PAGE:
Appellant timely appealed from the order denying his Proposition 47 petition.
New section adopted November 5, 2014.
Section 1170.18, subdivision (a), provides, in relevant part, that a “person currently serving a sentence for a conviction ... of a felony or felonies who would have been guilty of a misdemeanor under the act that added this section ... had this act been in effect at the time of the offense may petition for a recall of sentence before the trial court that entered the judgment of conviction.” At issue in this appeal is whether appellant's oral motion satisfies the statutory requirement of a “petition.” We conclude that, in this case, it does.
Based on the arguments raised in the appellate briefs, it appears the parties presumed that the only issue on appeal was whether appellant's petition was properly denied because it was not filed in writing. In the People's petition for rehearing, for the first time, the People argue that appellant does not qualify for resentencing, pursuant to People v. Gonzales (2015) 242 Cal.App.4th 35, 194 Cal.Rptr.3d 856 (Gonzales) and People v. Williams (2013) 57 Cal.4th 776, 161 Cal.Rptr.3d 81, 305 P.3d 1241 (Williams). Tailoring our decision to the arguments raised in the appellate briefs, we only determine that a defendant's petition for resentencing may be made orally. On remand, the trial court is directed to consider appellant's petition, including any arguments made by the People pursuant to Gonzales and Williams.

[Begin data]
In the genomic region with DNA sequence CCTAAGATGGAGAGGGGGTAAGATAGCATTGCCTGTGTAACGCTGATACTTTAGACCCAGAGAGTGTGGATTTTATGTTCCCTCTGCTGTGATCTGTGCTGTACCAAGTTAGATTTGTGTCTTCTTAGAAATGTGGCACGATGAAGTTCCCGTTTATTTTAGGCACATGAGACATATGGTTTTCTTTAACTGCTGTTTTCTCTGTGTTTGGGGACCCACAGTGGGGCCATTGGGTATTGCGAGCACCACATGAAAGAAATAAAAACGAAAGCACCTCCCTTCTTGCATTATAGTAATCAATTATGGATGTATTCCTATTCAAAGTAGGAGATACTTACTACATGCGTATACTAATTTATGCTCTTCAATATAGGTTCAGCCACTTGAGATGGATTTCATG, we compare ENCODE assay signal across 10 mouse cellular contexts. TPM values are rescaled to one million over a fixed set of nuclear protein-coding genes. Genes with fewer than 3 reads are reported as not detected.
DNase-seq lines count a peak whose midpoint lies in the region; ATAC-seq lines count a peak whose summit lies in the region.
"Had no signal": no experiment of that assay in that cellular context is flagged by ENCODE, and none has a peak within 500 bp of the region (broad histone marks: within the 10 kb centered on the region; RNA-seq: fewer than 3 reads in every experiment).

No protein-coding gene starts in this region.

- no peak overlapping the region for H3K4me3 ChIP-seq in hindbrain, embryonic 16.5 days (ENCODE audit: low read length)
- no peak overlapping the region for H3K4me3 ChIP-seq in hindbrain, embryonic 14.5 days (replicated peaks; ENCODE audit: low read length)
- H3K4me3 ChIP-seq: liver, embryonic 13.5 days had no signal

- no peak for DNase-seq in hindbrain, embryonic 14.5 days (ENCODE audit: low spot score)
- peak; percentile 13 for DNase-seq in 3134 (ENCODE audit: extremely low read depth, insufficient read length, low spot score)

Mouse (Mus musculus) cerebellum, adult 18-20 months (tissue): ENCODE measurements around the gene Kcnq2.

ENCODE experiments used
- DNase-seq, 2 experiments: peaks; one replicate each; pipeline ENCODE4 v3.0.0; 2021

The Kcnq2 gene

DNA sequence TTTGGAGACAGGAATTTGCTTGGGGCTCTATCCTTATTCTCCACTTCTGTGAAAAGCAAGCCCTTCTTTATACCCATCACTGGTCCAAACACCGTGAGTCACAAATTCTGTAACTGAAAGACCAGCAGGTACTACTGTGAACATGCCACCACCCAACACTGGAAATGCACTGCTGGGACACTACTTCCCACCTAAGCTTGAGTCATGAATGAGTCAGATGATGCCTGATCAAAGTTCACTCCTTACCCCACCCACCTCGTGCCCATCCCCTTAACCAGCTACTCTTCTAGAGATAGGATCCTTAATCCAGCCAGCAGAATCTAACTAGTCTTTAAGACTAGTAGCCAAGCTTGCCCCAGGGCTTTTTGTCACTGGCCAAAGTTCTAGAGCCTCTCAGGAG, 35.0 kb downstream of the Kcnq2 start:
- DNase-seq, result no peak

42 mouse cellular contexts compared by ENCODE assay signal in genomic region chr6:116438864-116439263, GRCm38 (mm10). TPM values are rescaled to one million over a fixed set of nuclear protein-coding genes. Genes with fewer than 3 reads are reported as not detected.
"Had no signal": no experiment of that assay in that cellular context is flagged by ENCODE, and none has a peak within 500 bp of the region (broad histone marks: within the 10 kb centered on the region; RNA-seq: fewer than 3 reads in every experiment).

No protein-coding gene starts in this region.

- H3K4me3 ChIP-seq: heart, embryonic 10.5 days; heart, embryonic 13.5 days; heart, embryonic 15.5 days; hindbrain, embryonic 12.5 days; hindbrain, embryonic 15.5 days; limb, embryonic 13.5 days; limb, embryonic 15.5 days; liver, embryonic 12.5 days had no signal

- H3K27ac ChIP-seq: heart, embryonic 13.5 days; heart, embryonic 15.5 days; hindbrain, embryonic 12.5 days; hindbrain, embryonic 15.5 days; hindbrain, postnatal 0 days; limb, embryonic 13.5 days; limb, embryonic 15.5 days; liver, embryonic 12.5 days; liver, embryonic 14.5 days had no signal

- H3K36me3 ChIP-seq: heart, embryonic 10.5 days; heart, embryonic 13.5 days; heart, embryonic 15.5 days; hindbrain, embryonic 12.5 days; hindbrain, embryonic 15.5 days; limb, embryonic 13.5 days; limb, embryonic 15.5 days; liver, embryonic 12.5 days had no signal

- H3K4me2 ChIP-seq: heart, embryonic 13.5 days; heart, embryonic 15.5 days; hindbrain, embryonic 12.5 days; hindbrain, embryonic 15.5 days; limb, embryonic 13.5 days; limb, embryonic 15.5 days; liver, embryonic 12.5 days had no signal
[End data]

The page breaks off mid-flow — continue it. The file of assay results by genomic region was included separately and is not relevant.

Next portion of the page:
In urging us to affirm, the People point out that appellant made an oral motion; he did not file a written petition. But, there is no statutory requirement for the filing of a written petition. And the People fail to cite any legal authority to support their construction of the word “petition” necessarily always means “written petition.” The statutes cited by the People, which also use the term “petition,” are different because, by their express language, they contemplate a document in writing. (See, e.g., §§ 851.8 [petition for destruction of arrest records must be served], 1474 [petition for writ of habeas corpus must be signed], 4852.01 eligibility for “filing” petition for certificate of rehabilitation and pardon.) Similar language is not found in section 1170.18.
The People also direct us to the fact that appellant did not specify which offenses he sought to have reduced; he only asserted that he wanted to reduce “this” to a misdemeanor. While appellant's motion is arguably vague, it is clear what relief appellant was requesting.
Appellant agrees that he is not entitled to the requested relief for count six.
The order on counts one through five is reversed. The matter is remanded to the trial court with directions to consider appellant's oral petition. The order on count six is affirmed.